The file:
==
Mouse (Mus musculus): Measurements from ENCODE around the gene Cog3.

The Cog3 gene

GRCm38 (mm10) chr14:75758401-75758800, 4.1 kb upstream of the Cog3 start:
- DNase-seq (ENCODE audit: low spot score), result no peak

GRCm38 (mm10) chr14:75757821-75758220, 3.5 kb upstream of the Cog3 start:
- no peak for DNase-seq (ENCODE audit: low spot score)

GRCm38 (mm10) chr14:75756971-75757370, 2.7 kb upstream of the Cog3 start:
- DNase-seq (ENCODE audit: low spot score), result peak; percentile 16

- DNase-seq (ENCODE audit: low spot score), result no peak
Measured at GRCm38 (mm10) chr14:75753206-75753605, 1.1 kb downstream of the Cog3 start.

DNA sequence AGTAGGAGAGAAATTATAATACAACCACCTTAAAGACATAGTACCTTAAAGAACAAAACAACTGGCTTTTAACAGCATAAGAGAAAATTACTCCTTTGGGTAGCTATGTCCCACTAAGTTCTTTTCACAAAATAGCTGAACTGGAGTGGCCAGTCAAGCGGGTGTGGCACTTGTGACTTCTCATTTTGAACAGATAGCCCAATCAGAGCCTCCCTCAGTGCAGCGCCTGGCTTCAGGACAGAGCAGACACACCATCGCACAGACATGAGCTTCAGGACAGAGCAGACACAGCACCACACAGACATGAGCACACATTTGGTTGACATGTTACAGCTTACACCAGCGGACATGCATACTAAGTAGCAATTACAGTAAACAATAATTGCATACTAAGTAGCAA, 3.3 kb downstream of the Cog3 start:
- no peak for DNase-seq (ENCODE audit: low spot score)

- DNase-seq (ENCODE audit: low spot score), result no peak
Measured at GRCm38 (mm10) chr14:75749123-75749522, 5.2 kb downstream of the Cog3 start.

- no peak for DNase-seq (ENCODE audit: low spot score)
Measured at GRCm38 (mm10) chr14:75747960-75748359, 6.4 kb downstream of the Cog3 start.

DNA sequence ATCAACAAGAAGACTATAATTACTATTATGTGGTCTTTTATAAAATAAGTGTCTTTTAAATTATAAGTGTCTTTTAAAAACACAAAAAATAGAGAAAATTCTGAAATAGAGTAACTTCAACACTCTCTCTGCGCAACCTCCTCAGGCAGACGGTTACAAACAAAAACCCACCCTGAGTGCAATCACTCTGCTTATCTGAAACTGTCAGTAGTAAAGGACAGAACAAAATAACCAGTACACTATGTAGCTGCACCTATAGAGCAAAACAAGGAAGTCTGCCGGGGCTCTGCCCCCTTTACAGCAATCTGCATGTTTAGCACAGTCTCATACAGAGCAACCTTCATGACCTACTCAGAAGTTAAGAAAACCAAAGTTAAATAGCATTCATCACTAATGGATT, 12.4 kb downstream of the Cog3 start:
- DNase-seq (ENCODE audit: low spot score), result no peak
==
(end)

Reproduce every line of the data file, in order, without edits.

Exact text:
Mouse (Mus musculus): Measurements from ENCODE around the gene Cog3.

The Cog3 gene

GRCm38 (mm10) chr14:75758401-75758800, 4.1 kb upstream of the Cog3 start:
- DNase-seq (ENCODE audit: low spot score), result no peak

GRCm38 (mm10) chr14:75757821-75758220, 3.5 kb upstream of the Cog3 start:
- no peak for DNase-seq (ENCODE audit: low spot score)

GRCm38 (mm10) chr14:75756971-75757370, 2.7 kb upstream of the Cog3 start:
- DNase-seq (ENCODE audit: low spot score), result peak; percentile 16

- DNase-seq (ENCODE audit: low spot score), result no peak
Measured at GRCm38 (mm10) chr14:75753206-75753605, 1.1 kb downstream of the Cog3 start.

DNA sequence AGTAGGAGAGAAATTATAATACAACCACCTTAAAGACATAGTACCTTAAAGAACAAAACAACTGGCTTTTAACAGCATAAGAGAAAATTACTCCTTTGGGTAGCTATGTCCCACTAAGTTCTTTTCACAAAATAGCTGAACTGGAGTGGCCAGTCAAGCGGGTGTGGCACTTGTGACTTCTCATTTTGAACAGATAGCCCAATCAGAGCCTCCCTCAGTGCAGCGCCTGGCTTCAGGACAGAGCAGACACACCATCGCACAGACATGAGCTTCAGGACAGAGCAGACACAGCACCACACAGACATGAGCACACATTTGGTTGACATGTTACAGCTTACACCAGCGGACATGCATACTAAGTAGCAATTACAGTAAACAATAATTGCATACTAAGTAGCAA, 3.3 kb downstream of the Cog3 start:
- no peak for DNase-seq (ENCODE audit: low spot score)

- DNase-seq (ENCODE audit: low spot score), result no peak
Measured at GRCm38 (mm10) chr14:75749123-75749522, 5.2 kb downstream of the Cog3 start.

- no peak for DNase-seq (ENCODE audit: low spot score)
Measured at GRCm38 (mm10) chr14:75747960-75748359, 6.4 kb downstream of the Cog3 start.

DNA sequence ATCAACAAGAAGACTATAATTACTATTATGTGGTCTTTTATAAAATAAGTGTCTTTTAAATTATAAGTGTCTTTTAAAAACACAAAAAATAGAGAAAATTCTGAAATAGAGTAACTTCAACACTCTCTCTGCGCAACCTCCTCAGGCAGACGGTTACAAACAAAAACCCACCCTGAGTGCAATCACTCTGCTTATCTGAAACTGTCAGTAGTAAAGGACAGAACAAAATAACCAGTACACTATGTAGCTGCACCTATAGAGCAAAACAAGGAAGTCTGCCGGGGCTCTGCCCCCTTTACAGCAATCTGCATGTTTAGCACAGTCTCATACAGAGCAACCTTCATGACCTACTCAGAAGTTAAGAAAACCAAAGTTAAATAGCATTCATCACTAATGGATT, 12.4 kb downstream of the Cog3 start:
- DNase-seq (ENCODE audit: low spot score), result no peak